Respects paid to S Korean sailors

Five-day mourning begins for 46 navy personnel who died aboard warship that sank last month.

    Emotional scenes marked the first day of the mourning period for the 46 dead sailors [AFP]

    Last week,  Lee vowed a "resolute" response to the Cheonan disaster, calling the incident a "wake-up call" and describing North Korea - suspected but not publicly blamed - as the world's "most belligerent" state.

    Action pledged

    The South Korean government has vowed it will take action against those responsible, and its defence minister has said a torpedo attack is among the "most likely" causes of the sinking.

    "A bubble jet caused by a heavy torpedo [attack] is thought to be one of the most likely things to be blamed, but various other possibilities are also under review," Kim Tae-young said on Sunday.

    Kim Myong-guk appears to have gained a rank in the wake of the Cheonan's sinking [AFP]

    The vessel was split into two by the explosion.

    The disputed Yellow Sea border, where the incident occurred, was the scene of deadly naval  clashes between the North and South in 1999 and 2002 and of a firefight last November that left a North Korean patrol boat in flames.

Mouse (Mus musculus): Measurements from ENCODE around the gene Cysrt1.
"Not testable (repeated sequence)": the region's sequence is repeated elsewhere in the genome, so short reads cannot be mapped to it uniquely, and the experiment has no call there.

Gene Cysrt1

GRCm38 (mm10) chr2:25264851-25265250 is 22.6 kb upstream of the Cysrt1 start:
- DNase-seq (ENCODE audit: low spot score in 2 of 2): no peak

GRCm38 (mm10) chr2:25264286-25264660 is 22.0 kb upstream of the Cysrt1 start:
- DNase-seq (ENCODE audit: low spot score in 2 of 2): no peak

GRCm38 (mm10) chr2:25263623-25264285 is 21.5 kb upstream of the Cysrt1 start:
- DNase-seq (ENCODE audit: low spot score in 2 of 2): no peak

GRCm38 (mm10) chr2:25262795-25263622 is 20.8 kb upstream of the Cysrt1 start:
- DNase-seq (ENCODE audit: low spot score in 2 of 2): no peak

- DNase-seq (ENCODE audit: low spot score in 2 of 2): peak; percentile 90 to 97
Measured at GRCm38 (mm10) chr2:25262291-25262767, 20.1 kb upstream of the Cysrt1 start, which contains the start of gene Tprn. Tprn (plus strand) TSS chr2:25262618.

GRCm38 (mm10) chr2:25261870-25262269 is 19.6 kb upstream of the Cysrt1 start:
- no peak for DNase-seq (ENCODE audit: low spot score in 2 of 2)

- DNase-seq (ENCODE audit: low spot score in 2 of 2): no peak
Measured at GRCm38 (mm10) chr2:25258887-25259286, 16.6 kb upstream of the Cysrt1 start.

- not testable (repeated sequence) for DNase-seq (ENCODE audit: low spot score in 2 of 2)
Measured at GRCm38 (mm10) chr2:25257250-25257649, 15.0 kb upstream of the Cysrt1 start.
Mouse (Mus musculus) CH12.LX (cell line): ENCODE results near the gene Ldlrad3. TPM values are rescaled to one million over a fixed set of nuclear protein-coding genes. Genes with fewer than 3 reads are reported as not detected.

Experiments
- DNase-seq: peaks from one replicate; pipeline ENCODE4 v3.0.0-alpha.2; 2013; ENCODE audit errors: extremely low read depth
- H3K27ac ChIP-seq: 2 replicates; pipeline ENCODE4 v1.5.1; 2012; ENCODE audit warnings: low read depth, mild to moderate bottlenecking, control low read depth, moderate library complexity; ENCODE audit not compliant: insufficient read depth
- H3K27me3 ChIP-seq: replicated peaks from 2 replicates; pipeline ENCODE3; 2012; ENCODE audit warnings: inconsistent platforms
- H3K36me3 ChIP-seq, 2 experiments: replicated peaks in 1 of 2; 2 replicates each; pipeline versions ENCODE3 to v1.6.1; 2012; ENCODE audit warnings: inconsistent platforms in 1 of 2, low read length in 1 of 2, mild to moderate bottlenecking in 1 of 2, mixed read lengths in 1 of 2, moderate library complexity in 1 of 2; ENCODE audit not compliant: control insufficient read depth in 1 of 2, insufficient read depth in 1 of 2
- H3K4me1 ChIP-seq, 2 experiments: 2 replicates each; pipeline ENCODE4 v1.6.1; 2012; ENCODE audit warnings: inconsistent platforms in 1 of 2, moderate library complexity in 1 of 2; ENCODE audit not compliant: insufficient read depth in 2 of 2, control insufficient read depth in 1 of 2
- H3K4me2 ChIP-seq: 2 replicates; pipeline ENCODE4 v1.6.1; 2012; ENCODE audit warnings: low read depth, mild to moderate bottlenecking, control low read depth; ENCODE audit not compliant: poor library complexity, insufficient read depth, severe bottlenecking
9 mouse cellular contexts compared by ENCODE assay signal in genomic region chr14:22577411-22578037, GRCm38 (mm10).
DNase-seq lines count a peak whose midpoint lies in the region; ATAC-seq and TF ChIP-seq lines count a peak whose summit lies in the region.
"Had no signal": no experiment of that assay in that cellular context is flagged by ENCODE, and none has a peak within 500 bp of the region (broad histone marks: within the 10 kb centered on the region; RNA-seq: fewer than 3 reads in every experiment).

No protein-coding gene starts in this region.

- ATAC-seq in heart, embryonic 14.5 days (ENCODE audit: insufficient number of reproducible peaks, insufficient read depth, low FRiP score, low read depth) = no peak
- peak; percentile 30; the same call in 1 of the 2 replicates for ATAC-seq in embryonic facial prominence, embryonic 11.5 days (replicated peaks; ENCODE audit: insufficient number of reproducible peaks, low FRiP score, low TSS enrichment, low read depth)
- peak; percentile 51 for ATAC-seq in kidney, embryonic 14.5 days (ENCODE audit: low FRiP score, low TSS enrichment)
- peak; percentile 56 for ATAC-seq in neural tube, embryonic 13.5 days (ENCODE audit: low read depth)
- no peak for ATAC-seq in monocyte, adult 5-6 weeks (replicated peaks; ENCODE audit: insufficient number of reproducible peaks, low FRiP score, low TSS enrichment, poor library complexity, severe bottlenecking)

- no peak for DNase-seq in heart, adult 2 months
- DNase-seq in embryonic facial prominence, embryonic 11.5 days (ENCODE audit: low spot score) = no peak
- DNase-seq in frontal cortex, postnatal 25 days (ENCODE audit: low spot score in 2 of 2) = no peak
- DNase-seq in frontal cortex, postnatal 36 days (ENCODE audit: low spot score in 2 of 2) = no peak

South Korea has said it will try to see whether Kim Myong-guk, the North's head of general staff operations bureau, had been rewarded for the Cheonan's sinking.

    Kim was demoted to a three-star general in a previous move, but appears to have regained his former four-star rank.

    North Korea has accused the South's "war maniacs" of seeking to blame it for the tragedy.

    Ties between the two Koreas appeared to have entered a new phase of reconciliation after an historic inter-Korean summit in 2000.

    But they have suffered several setbacks since Lee's government took power in 2008.

    SOURCE: Agencies


    YOU MIGHT ALSO LIKE

    Survivor stories from Super Typhoon Haiyan

    Survivor stories from Super Typhoon Haiyan

    The Philippines’ Typhoon Haiyan was the strongest storm ever to make landfall. Five years on, we revisit this story.

    How Moscow lost Riyadh in 1938

    How Moscow lost Riyadh in 1938

    Russian-Saudi relations could be very different today, if Stalin hadn't killed the Soviet ambassador to Saudi Arabia.

    We Are Still Here: A Story from Native Alaska

    We Are Still Here: A Story from Native Alaska

    From Qatar to Alaska, a personal journey exploring what it means to belong when your culture is endangered.